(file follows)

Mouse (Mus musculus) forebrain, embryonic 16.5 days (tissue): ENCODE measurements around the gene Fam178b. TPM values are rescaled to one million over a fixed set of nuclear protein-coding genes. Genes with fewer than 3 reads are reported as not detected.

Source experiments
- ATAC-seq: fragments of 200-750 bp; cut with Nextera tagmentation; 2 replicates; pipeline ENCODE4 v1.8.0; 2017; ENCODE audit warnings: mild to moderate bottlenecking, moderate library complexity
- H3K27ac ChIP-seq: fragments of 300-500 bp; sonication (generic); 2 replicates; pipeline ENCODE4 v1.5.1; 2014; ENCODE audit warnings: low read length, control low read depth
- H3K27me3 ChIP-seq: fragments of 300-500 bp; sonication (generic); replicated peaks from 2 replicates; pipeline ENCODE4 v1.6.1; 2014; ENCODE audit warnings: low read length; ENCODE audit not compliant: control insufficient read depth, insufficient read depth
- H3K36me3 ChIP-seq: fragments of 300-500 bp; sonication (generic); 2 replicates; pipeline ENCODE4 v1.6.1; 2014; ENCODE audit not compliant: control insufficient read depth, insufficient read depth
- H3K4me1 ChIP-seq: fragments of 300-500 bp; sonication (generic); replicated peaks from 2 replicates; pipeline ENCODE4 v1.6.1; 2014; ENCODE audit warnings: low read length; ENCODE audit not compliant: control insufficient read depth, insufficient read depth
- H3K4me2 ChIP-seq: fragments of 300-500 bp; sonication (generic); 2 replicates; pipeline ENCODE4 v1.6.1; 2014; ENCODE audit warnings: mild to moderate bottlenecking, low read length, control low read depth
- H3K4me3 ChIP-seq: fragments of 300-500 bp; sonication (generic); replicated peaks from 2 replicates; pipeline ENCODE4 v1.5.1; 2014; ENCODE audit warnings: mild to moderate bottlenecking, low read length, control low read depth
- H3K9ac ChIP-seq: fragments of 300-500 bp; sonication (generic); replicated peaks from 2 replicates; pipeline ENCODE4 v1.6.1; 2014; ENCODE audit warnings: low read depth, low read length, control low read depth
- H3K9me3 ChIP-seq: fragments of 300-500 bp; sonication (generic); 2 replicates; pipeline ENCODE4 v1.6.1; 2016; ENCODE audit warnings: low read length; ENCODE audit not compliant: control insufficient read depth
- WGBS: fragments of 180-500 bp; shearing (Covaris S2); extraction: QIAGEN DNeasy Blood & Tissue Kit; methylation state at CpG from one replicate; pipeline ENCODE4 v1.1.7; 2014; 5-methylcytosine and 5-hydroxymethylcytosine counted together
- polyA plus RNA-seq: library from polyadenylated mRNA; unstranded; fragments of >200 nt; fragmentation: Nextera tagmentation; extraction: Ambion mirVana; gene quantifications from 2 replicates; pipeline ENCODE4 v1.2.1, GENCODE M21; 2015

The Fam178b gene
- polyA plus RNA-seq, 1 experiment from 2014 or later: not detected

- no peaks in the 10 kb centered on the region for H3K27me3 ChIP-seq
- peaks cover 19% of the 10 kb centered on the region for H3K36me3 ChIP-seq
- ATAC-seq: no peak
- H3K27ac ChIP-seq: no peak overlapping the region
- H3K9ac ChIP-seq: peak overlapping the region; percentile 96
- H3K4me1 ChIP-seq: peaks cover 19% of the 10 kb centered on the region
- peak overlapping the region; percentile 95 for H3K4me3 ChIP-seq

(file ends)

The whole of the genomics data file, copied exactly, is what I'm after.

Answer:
Mouse (Mus musculus) forebrain, embryonic 16.5 days (tissue): ENCODE measurements around the gene Fam178b. TPM values are rescaled to one million over a fixed set of nuclear protein-coding genes. Genes with fewer than 3 reads are reported as not detected.

Source experiments
- ATAC-seq: fragments of 200-750 bp; cut with Nextera tagmentation; 2 replicates; pipeline ENCODE4 v1.8.0; 2017; ENCODE audit warnings: mild to moderate bottlenecking, moderate library complexity
- H3K27ac ChIP-seq: fragments of 300-500 bp; sonication (generic); 2 replicates; pipeline ENCODE4 v1.5.1; 2014; ENCODE audit warnings: low read length, control low read depth
- H3K27me3 ChIP-seq: fragments of 300-500 bp; sonication (generic); replicated peaks from 2 replicates; pipeline ENCODE4 v1.6.1; 2014; ENCODE audit warnings: low read length; ENCODE audit not compliant: control insufficient read depth, insufficient read depth
- H3K36me3 ChIP-seq: fragments of 300-500 bp; sonication (generic); 2 replicates; pipeline ENCODE4 v1.6.1; 2014; ENCODE audit not compliant: control insufficient read depth, insufficient read depth
- H3K4me1 ChIP-seq: fragments of 300-500 bp; sonication (generic); replicated peaks from 2 replicates; pipeline ENCODE4 v1.6.1; 2014; ENCODE audit warnings: low read length; ENCODE audit not compliant: control insufficient read depth, insufficient read depth
- H3K4me2 ChIP-seq: fragments of 300-500 bp; sonication (generic); 2 replicates; pipeline ENCODE4 v1.6.1; 2014; ENCODE audit warnings: mild to moderate bottlenecking, low read length, control low read depth
- H3K4me3 ChIP-seq: fragments of 300-500 bp; sonication (generic); replicated peaks from 2 replicates; pipeline ENCODE4 v1.5.1; 2014; ENCODE audit warnings: mild to moderate bottlenecking, low read length, control low read depth
- H3K9ac ChIP-seq: fragments of 300-500 bp; sonication (generic); replicated peaks from 2 replicates; pipeline ENCODE4 v1.6.1; 2014; ENCODE audit warnings: low read depth, low read length, control low read depth
- H3K9me3 ChIP-seq: fragments of 300-500 bp; sonication (generic); 2 replicates; pipeline ENCODE4 v1.6.1; 2016; ENCODE audit warnings: low read length; ENCODE audit not compliant: control insufficient read depth
- WGBS: fragments of 180-500 bp; shearing (Covaris S2); extraction: QIAGEN DNeasy Blood & Tissue Kit; methylation state at CpG from one replicate; pipeline ENCODE4 v1.1.7; 2014; 5-methylcytosine and 5-hydroxymethylcytosine counted together
- polyA plus RNA-seq: library from polyadenylated mRNA; unstranded; fragments of >200 nt; fragmentation: Nextera tagmentation; extraction: Ambion mirVana; gene quantifications from 2 replicates; pipeline ENCODE4 v1.2.1, GENCODE M21; 2015

The Fam178b gene
- polyA plus RNA-seq, 1 experiment from 2014 or later: not detected

- no peaks in the 10 kb centered on the region for H3K27me3 ChIP-seq
- peaks cover 19% of the 10 kb centered on the region for H3K36me3 ChIP-seq
- ATAC-seq: no peak
- H3K27ac ChIP-seq: no peak overlapping the region
- H3K9ac ChIP-seq: peak overlapping the region; percentile 96
- H3K4me1 ChIP-seq: peaks cover 19% of the 10 kb centered on the region
- peak overlapping the region; percentile 95 for H3K4me3 ChIP-seq